Seems the setup idea then, especially if interested in exploiting this technique, should be to help the car rotate to optimum slip and no more.

Related to this is knowing when to put the car in coast and at the same time, (all within 4/5sec), how far on period-correct hard tires to turn the steering wheel in response, so the car "sets" itself and the driver then has only to comfortably accelerate with confidence on the resulting, hopefully the preferred, line of travel.

Rather than, otherwise, fighting with throttle and steering to keep the car close to some minimum line of maximum grip, even if that is another talent that separates the best race drivers from the rest of us.

The key is a dynamic setup that compliments the technique and yields a car eager to slide upto into and outof optimum slip.


We can dream.
:D

Edited by John Woods, Jul 18 2018 - 01:09 PM.


#90 Remco Hitman

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Posted Jul 21 2018 - 09:13 AM

It's the other way around. You don't catch the rear by increasing front grip but by decreasing it. By countersteering into a slide the slip angle decreases, thereby stopping the (over)rotation of the front of the car. (Note: in all Papy sims including iRacing, the same effect can be reached by rapidly steering the other way, depleating front grip and sliding the fronts to right the car. This is BAD).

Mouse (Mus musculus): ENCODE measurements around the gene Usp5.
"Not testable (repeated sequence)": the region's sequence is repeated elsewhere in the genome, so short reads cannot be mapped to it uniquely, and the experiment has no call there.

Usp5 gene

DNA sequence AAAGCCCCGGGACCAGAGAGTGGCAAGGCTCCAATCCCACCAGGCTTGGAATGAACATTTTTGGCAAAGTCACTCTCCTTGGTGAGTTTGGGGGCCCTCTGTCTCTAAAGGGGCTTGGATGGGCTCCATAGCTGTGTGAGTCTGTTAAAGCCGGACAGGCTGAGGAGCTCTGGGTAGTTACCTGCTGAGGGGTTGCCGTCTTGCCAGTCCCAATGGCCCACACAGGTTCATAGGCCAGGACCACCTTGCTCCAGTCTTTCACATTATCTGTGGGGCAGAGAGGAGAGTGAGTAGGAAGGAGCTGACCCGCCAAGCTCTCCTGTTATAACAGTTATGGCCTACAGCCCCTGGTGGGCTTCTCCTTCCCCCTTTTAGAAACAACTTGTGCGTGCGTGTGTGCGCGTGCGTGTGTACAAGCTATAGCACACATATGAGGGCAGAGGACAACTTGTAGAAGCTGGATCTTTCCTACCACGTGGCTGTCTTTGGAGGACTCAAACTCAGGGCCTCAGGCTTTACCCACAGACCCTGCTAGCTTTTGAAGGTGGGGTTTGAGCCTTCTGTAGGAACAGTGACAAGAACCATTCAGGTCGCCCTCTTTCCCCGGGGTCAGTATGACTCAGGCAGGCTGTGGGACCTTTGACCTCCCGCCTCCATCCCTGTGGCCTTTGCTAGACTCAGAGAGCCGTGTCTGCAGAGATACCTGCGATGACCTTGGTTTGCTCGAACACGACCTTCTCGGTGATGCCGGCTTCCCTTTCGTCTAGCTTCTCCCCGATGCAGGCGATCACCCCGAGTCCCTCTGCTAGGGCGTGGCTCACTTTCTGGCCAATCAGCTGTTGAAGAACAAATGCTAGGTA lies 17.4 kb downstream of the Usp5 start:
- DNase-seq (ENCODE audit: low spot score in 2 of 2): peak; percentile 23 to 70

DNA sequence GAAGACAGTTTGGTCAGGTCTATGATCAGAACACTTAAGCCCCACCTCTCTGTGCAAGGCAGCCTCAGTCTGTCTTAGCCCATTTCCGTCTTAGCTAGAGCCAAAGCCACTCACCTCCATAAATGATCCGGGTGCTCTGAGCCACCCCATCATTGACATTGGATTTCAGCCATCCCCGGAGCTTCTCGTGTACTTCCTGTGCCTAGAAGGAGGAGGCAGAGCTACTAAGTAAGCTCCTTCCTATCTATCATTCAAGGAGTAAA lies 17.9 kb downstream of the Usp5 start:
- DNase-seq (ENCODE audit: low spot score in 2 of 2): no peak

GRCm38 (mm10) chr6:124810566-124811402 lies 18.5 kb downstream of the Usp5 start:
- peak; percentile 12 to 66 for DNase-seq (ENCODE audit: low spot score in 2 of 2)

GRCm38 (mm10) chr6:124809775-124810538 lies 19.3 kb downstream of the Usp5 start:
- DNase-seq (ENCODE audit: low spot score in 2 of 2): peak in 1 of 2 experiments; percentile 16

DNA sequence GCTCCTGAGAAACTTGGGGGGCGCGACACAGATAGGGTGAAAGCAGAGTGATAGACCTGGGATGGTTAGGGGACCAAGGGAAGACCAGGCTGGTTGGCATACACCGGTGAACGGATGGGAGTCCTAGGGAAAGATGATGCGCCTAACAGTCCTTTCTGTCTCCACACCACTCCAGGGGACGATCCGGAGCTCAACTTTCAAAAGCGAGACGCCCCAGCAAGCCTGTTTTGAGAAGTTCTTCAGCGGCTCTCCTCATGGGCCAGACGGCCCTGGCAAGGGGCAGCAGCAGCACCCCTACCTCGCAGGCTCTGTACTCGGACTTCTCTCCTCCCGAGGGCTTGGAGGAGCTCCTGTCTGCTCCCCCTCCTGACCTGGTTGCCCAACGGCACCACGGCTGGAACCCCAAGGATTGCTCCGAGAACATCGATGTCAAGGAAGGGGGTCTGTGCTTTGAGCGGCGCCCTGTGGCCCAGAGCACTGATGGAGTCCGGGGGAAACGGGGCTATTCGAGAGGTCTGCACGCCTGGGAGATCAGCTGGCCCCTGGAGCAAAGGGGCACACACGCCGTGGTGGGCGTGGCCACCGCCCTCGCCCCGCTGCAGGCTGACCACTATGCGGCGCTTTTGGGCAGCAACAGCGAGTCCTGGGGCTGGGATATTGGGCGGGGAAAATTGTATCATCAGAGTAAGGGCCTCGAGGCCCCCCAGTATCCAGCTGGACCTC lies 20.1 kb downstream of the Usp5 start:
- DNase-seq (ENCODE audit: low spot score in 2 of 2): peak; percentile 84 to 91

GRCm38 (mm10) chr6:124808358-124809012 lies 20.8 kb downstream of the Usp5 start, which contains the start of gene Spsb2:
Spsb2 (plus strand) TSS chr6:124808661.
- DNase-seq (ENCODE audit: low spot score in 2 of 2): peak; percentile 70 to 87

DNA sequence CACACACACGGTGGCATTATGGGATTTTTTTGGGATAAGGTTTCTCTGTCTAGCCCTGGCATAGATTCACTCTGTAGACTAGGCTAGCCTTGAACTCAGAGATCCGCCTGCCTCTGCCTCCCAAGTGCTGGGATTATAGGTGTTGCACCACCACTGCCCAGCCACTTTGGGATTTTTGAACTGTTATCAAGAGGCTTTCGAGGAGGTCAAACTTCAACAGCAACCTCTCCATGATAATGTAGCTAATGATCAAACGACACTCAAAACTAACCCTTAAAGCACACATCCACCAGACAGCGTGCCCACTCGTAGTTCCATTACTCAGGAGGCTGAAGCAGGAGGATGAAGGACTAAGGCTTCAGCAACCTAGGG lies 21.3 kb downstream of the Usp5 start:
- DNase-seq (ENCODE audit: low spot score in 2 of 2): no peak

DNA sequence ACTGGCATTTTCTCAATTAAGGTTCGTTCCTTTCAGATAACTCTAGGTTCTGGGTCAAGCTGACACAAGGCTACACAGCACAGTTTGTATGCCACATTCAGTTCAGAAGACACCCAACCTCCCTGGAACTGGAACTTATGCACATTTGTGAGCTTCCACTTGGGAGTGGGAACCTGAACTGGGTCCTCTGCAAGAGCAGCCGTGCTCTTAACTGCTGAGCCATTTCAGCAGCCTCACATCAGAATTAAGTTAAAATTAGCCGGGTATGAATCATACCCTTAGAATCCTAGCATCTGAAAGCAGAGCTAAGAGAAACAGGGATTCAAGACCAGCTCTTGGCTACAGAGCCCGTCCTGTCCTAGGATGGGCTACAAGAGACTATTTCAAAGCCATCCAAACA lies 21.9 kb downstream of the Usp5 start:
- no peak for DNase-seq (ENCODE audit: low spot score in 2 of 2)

Again, slip angle is not the steering wheel position or the front wheel angle. You can't see it just by looking at the tyres or the steering wheel.

#91 John Woods

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Posted Jul 21 2018 - 02:47 PM

Forgive me Remco, sure you know my preference to is get things exactly wrong.
(Maybe we're talking about two different things)?

This is the technique Taruffi describes to negotiate the constant radius turn, (alleged by science and engineering to be the fastest way around a flat 90deg bend), but the slowest way around a circuit, which is why its kept to the minimum.

When going off throttle and dropping into coast, (as Taruffi describes), the rear swings out. He makes a point of emphasizing the significance of this initial motion and both he and Jenkinson describe the technique of immediately thereupon applying counter-steer and lots of throttle.

Pretty sure both of them are talking about using lock to increase front slip angle to just-at the break-away point. The difference between this and catching a slide to right a car is that the point in this case is to cause an almost slide, not to stop one.

Jenkinson maybe sort of describes the modern sim technique Remco details when he refers to what drivers have to do with a really poorly handling car, noting that some will resort to slamming the brakes and skidding the front to get it to break loose.

Agree we do not see slip angle...do think you hear it tho and could use tire sound to guess what is happening.